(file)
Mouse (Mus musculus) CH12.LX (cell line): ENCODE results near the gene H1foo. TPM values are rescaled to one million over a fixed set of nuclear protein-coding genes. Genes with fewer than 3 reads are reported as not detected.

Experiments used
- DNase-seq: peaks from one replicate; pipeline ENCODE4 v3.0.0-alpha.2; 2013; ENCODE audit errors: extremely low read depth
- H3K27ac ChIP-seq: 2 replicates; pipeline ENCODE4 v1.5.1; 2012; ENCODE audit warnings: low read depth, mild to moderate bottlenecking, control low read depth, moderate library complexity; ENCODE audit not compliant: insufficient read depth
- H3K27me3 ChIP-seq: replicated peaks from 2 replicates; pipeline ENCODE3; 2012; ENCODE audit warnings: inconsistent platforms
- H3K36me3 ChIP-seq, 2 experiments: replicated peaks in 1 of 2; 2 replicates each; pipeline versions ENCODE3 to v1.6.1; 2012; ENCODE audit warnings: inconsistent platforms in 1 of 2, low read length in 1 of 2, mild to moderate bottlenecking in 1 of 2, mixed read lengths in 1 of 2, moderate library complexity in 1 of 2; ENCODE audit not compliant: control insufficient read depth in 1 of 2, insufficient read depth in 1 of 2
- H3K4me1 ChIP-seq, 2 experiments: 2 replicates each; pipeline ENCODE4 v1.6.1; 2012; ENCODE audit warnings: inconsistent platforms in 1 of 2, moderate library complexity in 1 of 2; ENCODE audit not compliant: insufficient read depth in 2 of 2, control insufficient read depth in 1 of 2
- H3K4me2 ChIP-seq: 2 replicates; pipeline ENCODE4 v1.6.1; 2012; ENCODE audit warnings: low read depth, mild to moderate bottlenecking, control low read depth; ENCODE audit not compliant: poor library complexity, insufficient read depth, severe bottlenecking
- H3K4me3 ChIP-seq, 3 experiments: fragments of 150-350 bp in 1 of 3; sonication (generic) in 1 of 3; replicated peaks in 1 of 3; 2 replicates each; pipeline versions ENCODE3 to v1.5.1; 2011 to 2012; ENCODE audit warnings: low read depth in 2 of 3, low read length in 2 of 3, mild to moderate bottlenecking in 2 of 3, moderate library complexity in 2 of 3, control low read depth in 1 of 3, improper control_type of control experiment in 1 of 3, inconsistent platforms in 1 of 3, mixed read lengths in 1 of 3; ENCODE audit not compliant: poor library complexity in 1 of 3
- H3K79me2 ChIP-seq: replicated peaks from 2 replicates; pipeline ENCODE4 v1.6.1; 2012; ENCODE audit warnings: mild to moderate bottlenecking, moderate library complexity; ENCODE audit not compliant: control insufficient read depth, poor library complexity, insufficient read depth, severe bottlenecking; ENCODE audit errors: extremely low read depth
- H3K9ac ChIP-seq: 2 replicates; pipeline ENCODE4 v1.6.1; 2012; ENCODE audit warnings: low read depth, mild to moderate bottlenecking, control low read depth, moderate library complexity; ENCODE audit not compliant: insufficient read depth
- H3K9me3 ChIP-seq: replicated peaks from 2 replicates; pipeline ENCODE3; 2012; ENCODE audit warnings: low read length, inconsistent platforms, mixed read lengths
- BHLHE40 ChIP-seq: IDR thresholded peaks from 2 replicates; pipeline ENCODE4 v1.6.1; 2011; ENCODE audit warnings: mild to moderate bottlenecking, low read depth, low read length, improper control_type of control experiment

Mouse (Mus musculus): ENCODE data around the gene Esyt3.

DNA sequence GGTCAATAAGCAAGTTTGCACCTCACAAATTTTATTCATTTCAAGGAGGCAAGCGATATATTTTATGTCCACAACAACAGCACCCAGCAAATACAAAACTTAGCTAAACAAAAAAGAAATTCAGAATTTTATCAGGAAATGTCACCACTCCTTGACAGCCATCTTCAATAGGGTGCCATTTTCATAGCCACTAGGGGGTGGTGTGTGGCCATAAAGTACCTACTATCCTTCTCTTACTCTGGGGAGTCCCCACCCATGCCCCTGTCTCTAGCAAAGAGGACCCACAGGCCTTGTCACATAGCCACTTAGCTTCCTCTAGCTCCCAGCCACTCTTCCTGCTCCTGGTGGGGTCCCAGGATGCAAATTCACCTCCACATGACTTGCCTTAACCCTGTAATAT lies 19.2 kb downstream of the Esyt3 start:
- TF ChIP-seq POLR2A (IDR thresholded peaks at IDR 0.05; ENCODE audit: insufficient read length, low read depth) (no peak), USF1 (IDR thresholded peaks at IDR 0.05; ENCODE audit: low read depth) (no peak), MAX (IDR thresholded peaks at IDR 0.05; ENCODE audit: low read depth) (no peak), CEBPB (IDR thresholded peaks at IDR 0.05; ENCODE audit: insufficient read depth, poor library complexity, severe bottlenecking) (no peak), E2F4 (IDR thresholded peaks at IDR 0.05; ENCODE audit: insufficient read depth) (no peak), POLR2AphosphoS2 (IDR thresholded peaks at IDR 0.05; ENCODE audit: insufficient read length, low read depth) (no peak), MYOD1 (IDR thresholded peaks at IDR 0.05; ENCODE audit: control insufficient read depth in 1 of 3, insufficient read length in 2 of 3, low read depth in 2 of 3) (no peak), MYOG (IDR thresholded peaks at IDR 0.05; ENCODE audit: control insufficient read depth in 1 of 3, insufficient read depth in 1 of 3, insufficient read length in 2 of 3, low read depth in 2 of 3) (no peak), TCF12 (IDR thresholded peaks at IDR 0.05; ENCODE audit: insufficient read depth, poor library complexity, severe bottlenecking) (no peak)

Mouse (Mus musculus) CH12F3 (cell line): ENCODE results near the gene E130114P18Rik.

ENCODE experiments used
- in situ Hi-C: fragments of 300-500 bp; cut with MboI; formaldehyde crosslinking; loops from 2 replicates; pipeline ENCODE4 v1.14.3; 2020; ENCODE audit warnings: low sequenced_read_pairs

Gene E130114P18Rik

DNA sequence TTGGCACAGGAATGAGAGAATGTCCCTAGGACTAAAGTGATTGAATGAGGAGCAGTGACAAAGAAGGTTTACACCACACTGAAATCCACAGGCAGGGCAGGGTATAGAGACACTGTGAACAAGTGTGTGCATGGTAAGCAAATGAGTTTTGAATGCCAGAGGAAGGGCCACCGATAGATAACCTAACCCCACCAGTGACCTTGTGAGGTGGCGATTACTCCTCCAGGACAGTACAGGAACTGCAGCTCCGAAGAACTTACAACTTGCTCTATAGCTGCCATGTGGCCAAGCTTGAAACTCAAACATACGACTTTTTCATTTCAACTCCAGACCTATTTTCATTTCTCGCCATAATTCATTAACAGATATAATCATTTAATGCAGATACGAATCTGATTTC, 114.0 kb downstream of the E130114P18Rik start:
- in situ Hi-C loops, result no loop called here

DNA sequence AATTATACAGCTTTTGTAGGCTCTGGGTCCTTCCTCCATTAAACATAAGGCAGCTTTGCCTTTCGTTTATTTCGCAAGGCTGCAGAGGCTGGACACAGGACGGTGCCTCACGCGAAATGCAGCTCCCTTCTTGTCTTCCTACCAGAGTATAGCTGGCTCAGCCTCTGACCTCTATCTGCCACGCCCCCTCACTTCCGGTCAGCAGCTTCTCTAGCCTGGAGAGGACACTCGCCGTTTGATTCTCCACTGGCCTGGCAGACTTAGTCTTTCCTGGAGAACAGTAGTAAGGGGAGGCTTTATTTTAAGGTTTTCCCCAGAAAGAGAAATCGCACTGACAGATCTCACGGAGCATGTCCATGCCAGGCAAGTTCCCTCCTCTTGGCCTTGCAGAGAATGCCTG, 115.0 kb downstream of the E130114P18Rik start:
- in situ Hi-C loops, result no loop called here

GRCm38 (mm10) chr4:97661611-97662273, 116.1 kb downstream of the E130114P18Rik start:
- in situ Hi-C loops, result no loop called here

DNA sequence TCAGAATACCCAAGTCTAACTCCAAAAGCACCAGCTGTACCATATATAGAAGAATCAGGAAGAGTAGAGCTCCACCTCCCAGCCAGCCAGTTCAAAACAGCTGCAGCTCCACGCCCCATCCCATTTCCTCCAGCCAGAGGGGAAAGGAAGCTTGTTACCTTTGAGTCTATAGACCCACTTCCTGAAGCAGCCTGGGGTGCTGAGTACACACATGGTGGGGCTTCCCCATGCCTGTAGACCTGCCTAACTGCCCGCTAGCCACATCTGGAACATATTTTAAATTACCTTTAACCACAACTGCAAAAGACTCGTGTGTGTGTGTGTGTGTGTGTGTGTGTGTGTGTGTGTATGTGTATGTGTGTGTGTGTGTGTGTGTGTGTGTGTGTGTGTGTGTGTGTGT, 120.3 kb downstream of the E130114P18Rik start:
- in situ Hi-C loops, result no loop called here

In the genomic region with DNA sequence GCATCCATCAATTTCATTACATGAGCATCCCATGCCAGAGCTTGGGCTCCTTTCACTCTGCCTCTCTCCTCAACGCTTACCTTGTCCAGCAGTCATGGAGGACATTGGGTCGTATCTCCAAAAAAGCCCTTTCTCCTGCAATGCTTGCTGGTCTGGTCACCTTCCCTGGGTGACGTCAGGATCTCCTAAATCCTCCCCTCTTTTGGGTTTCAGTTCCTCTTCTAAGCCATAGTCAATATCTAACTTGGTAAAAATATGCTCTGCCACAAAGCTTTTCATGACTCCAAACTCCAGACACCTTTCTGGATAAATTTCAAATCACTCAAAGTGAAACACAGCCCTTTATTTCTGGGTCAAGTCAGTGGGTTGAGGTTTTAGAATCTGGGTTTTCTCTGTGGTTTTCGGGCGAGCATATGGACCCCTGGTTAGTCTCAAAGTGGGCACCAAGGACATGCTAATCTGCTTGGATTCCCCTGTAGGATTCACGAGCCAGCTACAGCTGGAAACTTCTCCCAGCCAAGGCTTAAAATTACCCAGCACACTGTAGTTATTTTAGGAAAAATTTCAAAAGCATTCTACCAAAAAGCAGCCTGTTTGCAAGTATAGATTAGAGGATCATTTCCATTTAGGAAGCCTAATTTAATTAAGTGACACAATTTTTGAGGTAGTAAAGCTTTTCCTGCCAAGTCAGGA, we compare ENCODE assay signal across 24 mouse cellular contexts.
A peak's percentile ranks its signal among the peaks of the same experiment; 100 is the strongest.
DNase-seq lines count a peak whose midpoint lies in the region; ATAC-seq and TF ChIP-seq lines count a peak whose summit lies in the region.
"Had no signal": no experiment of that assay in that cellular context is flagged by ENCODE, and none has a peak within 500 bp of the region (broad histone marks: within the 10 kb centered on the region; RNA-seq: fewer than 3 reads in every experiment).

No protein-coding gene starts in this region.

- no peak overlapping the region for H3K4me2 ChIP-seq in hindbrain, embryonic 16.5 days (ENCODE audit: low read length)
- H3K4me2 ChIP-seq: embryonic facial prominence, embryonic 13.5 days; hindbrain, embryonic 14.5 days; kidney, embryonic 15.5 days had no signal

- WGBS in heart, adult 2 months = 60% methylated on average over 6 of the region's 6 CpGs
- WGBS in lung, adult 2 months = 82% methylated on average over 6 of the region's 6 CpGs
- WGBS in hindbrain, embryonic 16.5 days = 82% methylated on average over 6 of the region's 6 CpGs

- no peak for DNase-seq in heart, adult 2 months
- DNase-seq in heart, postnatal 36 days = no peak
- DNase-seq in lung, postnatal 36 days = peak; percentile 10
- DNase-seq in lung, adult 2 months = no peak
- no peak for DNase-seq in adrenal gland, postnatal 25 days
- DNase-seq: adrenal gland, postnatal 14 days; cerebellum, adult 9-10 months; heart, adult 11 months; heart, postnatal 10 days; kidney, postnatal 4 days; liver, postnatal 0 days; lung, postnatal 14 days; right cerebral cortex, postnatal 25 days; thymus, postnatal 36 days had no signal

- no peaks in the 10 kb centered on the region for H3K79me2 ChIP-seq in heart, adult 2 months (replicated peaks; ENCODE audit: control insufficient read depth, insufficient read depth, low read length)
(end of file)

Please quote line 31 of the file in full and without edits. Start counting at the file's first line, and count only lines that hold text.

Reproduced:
DNase-seq lines count a peak whose midpoint lies in the region; ATAC-seq and TF ChIP-seq lines count a peak whose summit lies in the region.